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we’re all about...


n behalf of the University of Tennessee Sorority and Fraternity Life, welcome to campus! We’re excited you are interested in joining our community. Here, sorority and fraternity life is nearly 140 years old, and our students benefit from a rich tradition of excellence, one that you too are sure to enjoy. We invite you to use The Greek Torch to catch a glimpse of just what sorority and fraternity life at the University of Tennessee is all about. We trust you’ll like what you see.


Sororities and fraternities are fully dedicated to the values of academic achievements. In order to facilitate this, organizations provide an environment in which each member can achieve academic success. Most chapters have specific scholarship programs that encourage each member to strive for academic excellence. Traditionally, the AllGreek GPA is higher than the All Undergraduate GPA at the University of Tennessee.

Leadership. No matter where you look

on the University of Tennessee campus, sorority and fraternity members are heavily involved in a variety of student organizations. Our members belong to organizations such as Student Government Association, UT Ambasadors Scholars, Resident Assistants, the Central Programming Council, Orientation Leaders, Student Alumni Associates, professional and honor societies, athletics, and many more.

Service. Sororities

and fraternities at the University of Tennessee spend thousands of hours and raise hundreds of thousands of dollars each semester for various charities. In addition to various chapter philanthropies, the entire sorority and fraternity community builds a Habitat for Humanity house as part of Greek Week activities during the Spring. In addition, the councils at the University of Tennessee partner with the Boys and Girls Club to host an Easter Egg Hunt and safe Trick or Treating for the children of the community.

Brotherhood & Sisterhood.

The social aspect of sorority and fraternity life provides many opportunities to meet new people and make friends. The tight-knit bond found in brotherhood and sisterhood is unlike any other, and you will find lasting friendship throughout the entire sorority and fraternity community.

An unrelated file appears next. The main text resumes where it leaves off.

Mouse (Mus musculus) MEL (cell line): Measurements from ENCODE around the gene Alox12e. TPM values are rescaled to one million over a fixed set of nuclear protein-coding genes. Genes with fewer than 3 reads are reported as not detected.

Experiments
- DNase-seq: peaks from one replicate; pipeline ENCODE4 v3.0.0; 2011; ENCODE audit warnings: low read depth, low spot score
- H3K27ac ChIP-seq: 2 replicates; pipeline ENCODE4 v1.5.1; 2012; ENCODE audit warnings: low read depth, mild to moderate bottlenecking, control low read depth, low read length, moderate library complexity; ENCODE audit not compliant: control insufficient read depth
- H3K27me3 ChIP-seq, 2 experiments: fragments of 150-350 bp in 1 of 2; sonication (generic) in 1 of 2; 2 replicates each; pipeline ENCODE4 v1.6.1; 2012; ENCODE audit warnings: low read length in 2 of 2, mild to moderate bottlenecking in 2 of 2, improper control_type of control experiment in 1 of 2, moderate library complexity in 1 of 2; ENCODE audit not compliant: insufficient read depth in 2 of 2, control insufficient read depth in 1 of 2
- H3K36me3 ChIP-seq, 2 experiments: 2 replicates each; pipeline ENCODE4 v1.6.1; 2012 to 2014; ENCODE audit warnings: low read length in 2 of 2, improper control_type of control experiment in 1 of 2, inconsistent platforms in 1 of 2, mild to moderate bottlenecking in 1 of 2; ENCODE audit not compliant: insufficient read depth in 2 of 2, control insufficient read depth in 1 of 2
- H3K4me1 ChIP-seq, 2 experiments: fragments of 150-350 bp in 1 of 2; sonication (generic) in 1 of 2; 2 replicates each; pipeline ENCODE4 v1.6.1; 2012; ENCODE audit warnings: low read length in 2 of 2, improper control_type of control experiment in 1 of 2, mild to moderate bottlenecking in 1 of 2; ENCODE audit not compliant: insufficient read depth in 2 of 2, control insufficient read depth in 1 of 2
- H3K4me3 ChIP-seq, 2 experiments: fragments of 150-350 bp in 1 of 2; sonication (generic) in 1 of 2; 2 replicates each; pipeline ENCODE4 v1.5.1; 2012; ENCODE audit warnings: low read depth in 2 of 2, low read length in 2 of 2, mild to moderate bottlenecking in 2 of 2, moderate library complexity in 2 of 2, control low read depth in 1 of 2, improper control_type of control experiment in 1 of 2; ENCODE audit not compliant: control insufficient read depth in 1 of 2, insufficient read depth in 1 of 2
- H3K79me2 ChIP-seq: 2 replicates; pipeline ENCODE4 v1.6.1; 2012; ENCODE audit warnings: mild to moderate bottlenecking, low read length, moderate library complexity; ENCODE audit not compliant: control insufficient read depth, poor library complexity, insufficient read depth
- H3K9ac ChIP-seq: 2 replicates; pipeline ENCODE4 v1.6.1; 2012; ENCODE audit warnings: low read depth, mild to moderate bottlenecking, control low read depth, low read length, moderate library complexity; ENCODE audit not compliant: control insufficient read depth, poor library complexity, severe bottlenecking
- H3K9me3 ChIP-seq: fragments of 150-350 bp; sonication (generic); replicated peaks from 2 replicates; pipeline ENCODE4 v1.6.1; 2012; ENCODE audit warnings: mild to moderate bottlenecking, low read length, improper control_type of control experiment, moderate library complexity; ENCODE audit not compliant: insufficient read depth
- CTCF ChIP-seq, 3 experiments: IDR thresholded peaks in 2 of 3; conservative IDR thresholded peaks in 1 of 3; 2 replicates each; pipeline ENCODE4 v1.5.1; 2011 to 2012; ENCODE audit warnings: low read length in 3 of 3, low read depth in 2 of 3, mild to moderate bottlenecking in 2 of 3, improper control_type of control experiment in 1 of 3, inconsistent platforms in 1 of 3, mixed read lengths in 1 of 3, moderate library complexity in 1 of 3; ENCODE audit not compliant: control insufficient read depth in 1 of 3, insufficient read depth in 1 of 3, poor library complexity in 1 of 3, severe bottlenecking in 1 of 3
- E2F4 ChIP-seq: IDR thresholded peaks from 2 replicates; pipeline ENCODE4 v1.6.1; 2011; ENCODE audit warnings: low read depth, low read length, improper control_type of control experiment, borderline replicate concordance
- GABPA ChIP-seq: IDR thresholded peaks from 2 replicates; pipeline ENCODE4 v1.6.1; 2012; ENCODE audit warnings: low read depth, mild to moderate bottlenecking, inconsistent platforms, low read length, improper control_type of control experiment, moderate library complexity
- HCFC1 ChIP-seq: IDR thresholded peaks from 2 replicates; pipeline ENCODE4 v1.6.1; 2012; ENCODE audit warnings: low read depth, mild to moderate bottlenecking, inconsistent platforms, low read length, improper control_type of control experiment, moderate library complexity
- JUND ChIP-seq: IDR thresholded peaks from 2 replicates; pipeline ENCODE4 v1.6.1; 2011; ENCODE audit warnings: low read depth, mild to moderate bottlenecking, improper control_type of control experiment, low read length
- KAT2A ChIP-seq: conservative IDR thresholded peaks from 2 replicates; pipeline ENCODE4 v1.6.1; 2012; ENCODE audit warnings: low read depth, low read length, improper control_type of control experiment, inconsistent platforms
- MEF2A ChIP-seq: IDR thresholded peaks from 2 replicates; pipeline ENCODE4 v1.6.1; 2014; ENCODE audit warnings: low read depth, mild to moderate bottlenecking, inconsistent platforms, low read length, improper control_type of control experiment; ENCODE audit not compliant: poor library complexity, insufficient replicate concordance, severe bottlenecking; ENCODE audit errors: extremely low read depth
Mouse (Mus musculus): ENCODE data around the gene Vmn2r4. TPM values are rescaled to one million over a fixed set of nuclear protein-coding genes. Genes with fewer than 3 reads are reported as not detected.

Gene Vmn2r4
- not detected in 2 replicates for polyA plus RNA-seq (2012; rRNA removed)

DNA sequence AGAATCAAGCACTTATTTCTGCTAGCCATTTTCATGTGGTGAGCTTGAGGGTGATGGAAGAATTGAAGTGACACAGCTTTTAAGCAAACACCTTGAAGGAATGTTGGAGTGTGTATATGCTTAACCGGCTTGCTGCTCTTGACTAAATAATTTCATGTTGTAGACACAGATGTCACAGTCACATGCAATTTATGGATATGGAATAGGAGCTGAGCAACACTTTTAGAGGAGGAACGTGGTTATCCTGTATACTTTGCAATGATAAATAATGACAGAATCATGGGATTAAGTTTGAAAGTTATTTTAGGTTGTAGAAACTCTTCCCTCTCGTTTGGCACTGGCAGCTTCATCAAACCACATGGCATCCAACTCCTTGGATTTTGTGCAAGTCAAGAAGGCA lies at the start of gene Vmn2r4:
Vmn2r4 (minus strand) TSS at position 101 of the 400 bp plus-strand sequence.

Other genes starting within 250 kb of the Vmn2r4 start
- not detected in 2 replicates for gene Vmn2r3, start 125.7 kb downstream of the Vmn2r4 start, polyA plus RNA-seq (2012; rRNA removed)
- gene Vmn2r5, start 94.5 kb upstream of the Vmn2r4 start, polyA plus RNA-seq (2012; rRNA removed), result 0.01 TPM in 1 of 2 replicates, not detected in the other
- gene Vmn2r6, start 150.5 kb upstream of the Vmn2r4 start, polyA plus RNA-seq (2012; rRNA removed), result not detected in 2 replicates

Panhellenic Council. The Panhellenic Council

is the unifying, governing, and coordinating body of the 13 National Panhellenic Conference member groups at University of Tennessee. Serving as a liaison for sororities, other campus organizations and administration, Panhellenic Council is dedicated to facilitating the academic, social, and individual development of each sorority and its members. From community service to campus-wide involvement, Panhellenic women continuously make a difference at the University. Each year, our community continues to raise hundreds of thousands of dollars to benefit various philanthropies of sororities and fraternities, and volunteer for campus-wide fundraising events such as Relay for Life, Dance Marathon, and Martin Luther King Jr. Day of Service.

Four Councils... Interfraternity Council.

In the mid-1800s, men across the country recognized that important aspects of a well-rounded college education were lacking at institutions of higher learning. These men highly esteemed the values of brotherhood, leadership, scholarship and service. 140 years ago, men here at the University of Tennessee identified closely with these ideals and created the beginning of the University of Tennessee fraternity community. Today, there are 21 IFC fraternities at the University of Tennessee, comprising over 1600 members of the student body. The Interfraternity Council acts as a self-governing body of all these chapters and promotes the rewarding opportunities that each chapter offers.

National Pan-Hellenic Council.

The National Pan-Hellenic Council (NPHC) is an international umbrella organization, founded May 10, 1930 at Howard University that is comprised of what are considered to be the Historically AfricanAmerican Greek letter organizations. Commonly referred to as the “Divine Nine� it represents the interest of four sororities, Alpha Kappa Alpha, Delta Sigma Theta, Zeta Phi Beta and Sigma Gamma Rho and five fraternities, Alpha Phi Alpha, Kappa Alpha Psi, Omega Psi Phi, Phi Beta Sigma, Iota Phi Theta. The National Pan-Hellenic Council at the University of Tennessee was founded in 2006. It consists of eight of the nine chapters. Members in these organizations are heavily involved in SGA, Boys and Girls Club and Martin Luther King Jr. Day of Service.

Multicultural Greek Council.

The Multicultural Greek Council at the University of Tennessee is comprised of five multicultural sororities and fraternities. Organizations in the council represents Latino and South-Asian based fraternities, as well as Latina and South-Asian based sororities. The council is united by their aspirations to increase awareness of their respective cultures, to serve the Tennessee community, and to maintain high academic standards. MGC also coordinates activities between the organizations through social, fundraising and community service events. Each organization has specific recruitment events that are separate from the formal recruitment process. For more information to join, please contact the individual organizations about the specifics of their process.